BLOG PAGE: A View from the Bridge
By Mr. Clayton
By Mr. Clayton
Why is sleep so important?
We have all heard the phrases, ‘I need to sleep on it’ or ‘things will look better in the morning.’ It is now becoming clear why these phrases of old have real meaning. Sleep is still being investigated by neuroscience and some of the claims are debateable, but there are some certainties that are known. Obviously our need for sleep varies throughout our lives, but students aged 11-18 should be getting around 11-9 hours’ sleep per night. Sleep has some amazing effects. Researchers have found that while we sleep our bodies:
· Release hormones that regulate growth
· Release hormones that regulate appetite
· Undergo muscle repair
· Restore and heal themselves as the result of a good night’s sleep
· Consolidate memory and learning
It is this final one which is very interesting. Studies in both animal and humans have found that the quality and quantity of sleep have a profound impact on learning and memory. Firstly, a sleep-deprived person cannot focus attention optimally and therefore cannot learn efficiently. Secondly, sleep itself has a role in the consolidation of memory, which is essential for learning new information. It seems that sleep helps the brain to come to terms with newly learnt skills, both physical and mental. Getting adequate sleep the first night after learning a new skill is important for improving memory and performance. The evidence suggests that during sleep, when everything else is relatively quiet because no new input is being received, is when the brain reorganises and tidies information - transferring new information/skills into long-term memory and ditching stuff that’s no longer needed.
Humans are still very tied to the circadian rhythms of life. In other words, the 24 hours of wakefulness and sleepiness are more or less dictated by light. Put simply when it’s light humans are active, when it’s dark we are not! Society and life is now a 24/7 activity. In fact even in the adult world to keep going and not give in, to pull an all ‘nighter’ working or partying can be seen as a badge of honour! So sleep is relegated to something that we have to do, albeit grudgingly! All research shows without question that we are all getting much less sleep on average than we need. This is especially true of adolescents. A lack of quality and quantity of sleep can lead to lots of problems.
· Behaviour- insufficient sleep leads to lower frustration tolerance, which in turn can lead to anger, irritability and aggression.
· Emotions- there is a strong relationship between depression, anxiety and poor sleep.
· Learning and thinking- students who are overly tired cannot learn. Sleep deprived students have difficulty concentrating and show poorer functioning with memory related tasks.
· Physiological effects- insufficient sleep decreases the growth hormone this affects growth and physical development.
Is this a recent problem?
In a sense it has been a problem since the electric light when humans learnt to extent their waking hours. However it has become more acute in the last 10-15 years. This may be due to several factors.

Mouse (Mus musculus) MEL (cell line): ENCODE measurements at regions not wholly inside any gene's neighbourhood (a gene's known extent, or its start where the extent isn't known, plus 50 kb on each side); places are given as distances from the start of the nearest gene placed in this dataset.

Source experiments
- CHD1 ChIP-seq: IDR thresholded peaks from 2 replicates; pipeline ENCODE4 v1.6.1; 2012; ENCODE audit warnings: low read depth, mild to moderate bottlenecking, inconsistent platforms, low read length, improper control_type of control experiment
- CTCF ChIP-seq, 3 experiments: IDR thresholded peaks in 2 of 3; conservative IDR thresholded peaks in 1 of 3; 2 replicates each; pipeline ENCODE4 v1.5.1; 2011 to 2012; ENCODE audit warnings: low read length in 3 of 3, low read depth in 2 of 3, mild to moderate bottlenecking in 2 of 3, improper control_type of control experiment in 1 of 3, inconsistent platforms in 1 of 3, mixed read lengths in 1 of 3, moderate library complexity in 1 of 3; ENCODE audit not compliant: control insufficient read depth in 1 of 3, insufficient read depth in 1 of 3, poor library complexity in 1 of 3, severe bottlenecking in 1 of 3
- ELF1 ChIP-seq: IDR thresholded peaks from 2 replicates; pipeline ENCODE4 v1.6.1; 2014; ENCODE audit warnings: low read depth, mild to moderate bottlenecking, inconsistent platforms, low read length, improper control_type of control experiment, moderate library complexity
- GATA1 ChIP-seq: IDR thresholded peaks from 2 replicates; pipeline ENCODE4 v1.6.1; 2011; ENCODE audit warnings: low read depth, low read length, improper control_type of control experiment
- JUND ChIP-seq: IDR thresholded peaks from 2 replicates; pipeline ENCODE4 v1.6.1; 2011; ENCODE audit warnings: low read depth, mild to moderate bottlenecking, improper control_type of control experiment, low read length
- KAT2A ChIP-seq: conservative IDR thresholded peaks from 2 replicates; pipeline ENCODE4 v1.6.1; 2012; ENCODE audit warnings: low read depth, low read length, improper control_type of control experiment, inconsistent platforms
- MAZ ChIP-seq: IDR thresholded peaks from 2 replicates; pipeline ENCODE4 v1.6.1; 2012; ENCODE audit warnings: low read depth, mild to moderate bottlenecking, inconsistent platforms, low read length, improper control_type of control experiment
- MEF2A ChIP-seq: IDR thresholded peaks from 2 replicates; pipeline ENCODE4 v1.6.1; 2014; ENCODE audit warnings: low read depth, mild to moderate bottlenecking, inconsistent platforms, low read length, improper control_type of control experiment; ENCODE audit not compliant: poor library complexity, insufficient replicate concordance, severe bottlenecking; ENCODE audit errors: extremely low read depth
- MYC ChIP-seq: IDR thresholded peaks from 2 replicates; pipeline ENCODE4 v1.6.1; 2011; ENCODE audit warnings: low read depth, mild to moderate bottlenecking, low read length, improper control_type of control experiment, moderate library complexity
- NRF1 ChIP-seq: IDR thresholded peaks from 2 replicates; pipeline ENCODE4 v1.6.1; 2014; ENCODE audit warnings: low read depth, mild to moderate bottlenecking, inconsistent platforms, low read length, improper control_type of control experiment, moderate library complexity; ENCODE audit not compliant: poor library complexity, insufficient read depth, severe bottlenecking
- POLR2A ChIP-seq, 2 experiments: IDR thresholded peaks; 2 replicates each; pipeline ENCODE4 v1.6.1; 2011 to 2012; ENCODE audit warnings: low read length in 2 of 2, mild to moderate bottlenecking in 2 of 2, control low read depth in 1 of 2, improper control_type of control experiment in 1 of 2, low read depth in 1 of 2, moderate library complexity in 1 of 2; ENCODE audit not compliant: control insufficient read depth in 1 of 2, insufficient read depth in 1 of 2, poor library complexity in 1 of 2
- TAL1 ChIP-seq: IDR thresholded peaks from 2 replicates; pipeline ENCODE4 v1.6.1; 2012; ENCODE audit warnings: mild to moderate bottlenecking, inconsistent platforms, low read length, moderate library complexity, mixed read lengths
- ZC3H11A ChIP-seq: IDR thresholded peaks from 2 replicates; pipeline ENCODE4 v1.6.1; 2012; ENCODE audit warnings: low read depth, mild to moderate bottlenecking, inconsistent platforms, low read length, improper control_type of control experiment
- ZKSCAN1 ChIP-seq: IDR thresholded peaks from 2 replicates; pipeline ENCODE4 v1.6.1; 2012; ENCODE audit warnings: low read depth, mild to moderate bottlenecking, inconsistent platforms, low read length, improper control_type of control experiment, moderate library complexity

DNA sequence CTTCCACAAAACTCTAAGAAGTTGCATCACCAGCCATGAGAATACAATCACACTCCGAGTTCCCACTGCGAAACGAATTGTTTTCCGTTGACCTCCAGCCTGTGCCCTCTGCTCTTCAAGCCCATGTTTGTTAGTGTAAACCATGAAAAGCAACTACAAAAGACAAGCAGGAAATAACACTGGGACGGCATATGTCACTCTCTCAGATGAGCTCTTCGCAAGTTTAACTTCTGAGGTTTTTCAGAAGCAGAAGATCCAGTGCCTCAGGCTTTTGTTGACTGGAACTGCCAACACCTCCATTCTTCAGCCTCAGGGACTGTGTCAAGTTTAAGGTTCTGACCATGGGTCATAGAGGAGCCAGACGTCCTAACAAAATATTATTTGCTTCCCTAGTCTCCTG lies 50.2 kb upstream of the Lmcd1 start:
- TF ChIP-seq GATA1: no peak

· Parents relaxing strict bed time regimes
· Parents relaxing bed time routines
· Increased demands from social networking sites
· Increased demands from schools
· Access to lots of electrical gadgetry like computers, TVs and telephones in bedrooms
· Well lit rooms
· Evening or night-time ingestion of caffeine heavy drinks, tea, coffee, soft drinks.
Computer use at night?
Computers can hugely affect sleeping patterns. Firstly people sit very close to a computer screen, the light from the computer can make the development of our sleep hormone slow down or push it back. The light can keep a person’s brain stimulated for hours; hence the adolescent can keep alert at the computer until the early hours. Also much of the content of computer games and the like stimulates the brain and makes us more awake. It has even been suggested that playing a computer game before going to bed overly stimulates the brain. When the person finally drops off, the brain is actually sifting and sorting how best to play the game, rather than focusing on work, skills or whatever!
What can be done?
· Try and set up bedrooms designed for sleep with comfortable bedding and temperature. Associate the bedroom with sleeping, not punishment or entertainment rooms.
· Set up sleep time regimes/routines especially during the week that of course with older children may be flexible. Make sure that this reflects the growing need for independence and balance of school and social life.
· Keep away from stimulating materials and events such as computer games, television, loud music, drugs such as nicotine, caffeine and alcohol at least 1 hour and preferably 2 hours before going to bed.
· Sweet dreams!
With the arrival of the Chinese New Year break, we can all re-adjust our sleeping patterns and habits. Do your children sleep long enough? Do you find they sometimes struggle to go to sleep? Why? If so, what do you advise them to do? As parents, we try to set a good example, however, is your sleeping routine a good model?
On this note, I wish you all a happy Chinese New Year break. Be safe, and rest well!